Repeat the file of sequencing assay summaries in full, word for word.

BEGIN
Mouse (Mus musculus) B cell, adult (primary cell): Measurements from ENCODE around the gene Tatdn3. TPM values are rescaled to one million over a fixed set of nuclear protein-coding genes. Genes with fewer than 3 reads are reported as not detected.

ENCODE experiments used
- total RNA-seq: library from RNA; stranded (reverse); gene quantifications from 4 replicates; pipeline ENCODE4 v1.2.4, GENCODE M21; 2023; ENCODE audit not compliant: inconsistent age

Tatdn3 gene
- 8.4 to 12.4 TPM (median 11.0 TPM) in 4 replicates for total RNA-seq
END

Mouse (Mus musculus) B cell, adult (primary cell): Measurements from ENCODE around the gene Tatdn3. TPM values are rescaled to one million over a fixed set of nuclear protein-coding genes. Genes with fewer than 3 reads are reported as not detected.

ENCODE experiments used
- total RNA-seq: library from RNA; stranded (reverse); gene quantifications from 4 replicates; pipeline ENCODE4 v1.2.4, GENCODE M21; 2023; ENCODE audit not compliant: inconsistent age

Tatdn3 gene
- 8.4 to 12.4 TPM (median 11.0 TPM) in 4 replicates for total RNA-seq